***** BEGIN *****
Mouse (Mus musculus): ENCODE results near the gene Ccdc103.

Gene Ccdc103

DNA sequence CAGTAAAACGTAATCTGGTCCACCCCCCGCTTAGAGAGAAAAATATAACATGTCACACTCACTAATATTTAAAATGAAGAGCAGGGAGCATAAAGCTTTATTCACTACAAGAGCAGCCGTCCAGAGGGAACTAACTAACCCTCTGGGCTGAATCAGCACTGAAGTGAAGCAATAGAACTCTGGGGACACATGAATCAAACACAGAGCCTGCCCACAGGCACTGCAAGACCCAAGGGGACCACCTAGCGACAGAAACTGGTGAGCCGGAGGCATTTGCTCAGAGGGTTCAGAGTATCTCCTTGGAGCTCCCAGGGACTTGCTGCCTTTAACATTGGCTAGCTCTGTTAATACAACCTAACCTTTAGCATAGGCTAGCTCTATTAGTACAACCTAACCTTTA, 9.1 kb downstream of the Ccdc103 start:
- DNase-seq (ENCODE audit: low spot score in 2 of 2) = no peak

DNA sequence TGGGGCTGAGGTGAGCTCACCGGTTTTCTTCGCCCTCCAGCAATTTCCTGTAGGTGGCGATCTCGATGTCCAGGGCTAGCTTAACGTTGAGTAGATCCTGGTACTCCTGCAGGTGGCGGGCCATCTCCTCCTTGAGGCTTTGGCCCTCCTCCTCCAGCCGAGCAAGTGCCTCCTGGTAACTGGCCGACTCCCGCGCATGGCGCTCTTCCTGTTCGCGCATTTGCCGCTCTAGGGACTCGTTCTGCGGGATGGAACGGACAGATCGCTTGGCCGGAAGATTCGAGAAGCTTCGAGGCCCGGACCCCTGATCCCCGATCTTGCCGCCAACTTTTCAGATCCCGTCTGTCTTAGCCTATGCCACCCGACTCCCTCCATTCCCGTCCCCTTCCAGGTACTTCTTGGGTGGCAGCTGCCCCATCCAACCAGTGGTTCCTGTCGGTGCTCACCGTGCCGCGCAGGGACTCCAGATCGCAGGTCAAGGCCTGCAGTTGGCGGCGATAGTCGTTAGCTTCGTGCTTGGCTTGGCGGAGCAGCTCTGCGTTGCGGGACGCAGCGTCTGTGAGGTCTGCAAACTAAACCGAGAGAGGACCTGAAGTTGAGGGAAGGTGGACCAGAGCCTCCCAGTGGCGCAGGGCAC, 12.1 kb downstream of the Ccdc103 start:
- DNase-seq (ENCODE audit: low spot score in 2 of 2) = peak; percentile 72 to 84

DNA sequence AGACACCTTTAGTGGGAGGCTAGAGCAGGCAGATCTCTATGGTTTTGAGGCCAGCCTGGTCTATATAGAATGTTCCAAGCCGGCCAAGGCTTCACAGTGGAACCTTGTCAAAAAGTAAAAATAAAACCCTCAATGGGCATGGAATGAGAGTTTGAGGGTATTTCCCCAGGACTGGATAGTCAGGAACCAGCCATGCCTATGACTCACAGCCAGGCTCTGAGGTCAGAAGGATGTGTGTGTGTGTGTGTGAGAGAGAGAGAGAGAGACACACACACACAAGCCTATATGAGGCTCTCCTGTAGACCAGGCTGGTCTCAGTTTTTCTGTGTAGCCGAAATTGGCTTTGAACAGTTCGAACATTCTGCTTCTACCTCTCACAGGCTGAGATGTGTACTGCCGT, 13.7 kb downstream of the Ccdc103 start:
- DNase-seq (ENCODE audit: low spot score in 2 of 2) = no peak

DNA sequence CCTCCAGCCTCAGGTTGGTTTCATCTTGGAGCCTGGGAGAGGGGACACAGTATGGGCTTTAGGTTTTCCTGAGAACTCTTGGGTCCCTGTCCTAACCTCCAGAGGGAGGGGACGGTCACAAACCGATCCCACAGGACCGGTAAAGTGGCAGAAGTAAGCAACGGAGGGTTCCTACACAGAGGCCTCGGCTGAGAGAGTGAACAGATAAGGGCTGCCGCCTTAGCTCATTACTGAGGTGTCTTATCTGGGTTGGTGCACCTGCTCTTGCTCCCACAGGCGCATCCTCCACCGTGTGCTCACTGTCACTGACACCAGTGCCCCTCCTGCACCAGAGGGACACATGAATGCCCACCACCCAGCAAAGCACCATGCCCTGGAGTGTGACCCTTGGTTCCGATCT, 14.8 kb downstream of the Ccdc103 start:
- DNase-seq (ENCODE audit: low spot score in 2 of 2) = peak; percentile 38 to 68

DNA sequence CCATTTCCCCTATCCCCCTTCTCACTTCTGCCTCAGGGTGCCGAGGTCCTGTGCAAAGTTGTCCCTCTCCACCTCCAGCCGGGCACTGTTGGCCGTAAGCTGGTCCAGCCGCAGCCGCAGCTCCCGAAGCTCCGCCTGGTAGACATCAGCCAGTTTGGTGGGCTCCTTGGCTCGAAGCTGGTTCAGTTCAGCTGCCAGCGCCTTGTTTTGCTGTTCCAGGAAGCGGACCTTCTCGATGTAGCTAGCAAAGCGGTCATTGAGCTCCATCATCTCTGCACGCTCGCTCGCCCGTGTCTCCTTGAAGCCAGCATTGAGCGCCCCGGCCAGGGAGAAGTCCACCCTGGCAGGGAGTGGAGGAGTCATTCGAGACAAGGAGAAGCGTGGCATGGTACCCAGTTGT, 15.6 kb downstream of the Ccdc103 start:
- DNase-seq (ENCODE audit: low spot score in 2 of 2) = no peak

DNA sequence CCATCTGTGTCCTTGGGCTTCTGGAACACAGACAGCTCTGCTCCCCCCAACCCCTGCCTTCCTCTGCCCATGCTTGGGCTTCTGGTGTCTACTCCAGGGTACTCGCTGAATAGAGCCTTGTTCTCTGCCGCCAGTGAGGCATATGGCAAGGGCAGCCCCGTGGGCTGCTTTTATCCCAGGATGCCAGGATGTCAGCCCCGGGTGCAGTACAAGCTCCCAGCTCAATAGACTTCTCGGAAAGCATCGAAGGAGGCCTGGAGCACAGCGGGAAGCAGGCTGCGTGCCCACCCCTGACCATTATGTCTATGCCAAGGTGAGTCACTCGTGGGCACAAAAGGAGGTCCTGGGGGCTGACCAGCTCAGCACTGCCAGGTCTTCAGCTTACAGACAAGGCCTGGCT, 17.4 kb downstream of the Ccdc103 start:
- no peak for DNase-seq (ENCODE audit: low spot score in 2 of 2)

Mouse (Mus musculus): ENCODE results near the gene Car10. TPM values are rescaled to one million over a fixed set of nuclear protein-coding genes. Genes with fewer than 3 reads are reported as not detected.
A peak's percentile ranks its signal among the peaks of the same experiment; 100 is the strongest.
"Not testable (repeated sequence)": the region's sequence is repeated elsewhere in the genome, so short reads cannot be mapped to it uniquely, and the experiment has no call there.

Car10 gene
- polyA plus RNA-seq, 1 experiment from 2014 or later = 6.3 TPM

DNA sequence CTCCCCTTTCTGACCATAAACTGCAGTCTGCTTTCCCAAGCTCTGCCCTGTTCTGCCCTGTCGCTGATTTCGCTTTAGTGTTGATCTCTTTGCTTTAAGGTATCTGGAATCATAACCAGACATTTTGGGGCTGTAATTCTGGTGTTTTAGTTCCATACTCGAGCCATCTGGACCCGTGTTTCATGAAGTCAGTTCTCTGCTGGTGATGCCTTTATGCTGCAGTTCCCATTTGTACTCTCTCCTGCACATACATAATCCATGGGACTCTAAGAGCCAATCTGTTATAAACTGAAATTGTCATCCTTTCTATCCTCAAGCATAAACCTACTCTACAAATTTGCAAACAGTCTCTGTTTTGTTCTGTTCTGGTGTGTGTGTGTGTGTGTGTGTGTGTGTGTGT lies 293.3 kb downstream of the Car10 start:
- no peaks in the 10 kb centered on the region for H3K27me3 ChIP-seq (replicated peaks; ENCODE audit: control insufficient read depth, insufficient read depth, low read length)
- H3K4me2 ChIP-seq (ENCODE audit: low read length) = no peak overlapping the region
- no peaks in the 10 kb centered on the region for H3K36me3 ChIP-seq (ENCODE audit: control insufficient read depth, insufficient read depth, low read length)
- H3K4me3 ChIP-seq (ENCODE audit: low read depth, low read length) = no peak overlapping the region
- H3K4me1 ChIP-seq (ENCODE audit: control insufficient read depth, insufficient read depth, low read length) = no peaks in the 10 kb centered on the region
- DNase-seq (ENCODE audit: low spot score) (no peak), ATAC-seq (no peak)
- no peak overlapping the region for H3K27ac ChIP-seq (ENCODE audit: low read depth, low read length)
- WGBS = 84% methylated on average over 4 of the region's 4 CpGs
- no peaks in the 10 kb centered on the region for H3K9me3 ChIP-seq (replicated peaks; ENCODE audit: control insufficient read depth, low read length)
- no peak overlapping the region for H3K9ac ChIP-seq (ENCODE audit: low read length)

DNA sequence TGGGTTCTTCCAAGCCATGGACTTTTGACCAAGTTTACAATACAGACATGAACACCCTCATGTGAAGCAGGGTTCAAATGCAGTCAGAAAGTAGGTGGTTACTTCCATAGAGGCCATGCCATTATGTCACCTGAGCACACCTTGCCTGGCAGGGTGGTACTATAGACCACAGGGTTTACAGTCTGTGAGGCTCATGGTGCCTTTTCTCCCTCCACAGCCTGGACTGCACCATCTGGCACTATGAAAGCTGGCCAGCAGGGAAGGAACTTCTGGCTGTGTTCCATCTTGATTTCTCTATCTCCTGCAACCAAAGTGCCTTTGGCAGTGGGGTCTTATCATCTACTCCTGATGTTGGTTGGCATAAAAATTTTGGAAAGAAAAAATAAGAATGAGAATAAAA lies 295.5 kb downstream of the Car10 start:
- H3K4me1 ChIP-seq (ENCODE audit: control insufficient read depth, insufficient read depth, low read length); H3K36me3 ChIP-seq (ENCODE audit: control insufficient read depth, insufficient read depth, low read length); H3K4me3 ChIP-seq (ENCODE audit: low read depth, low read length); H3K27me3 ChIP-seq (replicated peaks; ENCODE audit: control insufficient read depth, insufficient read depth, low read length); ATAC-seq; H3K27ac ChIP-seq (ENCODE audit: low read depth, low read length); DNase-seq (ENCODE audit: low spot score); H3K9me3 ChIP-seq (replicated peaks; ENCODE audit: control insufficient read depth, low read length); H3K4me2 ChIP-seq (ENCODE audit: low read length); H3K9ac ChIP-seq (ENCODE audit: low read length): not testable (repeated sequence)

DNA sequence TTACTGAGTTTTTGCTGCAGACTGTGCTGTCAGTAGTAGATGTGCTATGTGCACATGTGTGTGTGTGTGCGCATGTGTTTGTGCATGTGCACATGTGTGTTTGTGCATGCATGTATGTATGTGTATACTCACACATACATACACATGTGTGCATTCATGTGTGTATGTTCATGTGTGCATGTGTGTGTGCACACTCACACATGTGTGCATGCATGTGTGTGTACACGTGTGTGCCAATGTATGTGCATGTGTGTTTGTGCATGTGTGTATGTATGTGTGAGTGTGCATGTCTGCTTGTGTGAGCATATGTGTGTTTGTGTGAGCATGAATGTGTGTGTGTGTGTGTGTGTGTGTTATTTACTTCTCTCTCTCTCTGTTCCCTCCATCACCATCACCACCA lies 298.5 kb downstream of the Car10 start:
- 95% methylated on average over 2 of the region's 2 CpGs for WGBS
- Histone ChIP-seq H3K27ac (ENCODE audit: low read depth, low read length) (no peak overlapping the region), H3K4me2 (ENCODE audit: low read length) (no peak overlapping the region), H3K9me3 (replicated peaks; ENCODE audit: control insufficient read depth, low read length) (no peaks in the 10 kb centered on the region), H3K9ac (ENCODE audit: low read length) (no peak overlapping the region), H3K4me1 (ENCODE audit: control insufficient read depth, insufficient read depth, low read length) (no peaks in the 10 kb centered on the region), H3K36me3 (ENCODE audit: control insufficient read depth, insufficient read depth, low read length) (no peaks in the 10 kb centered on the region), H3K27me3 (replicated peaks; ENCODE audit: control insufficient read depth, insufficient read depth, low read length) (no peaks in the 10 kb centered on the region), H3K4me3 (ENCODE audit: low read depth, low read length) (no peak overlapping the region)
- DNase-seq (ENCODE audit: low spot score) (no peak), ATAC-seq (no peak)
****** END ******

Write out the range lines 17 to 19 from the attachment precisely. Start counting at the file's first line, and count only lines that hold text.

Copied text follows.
"Not testable (repeated sequence)": the region's sequence is repeated elsewhere in the genome, so short reads cannot be mapped to it uniquely, and the experiment has no call there.

Car10 gene
- polyA plus RNA-seq, 1 experiment from 2014 or later = 6.3 TPM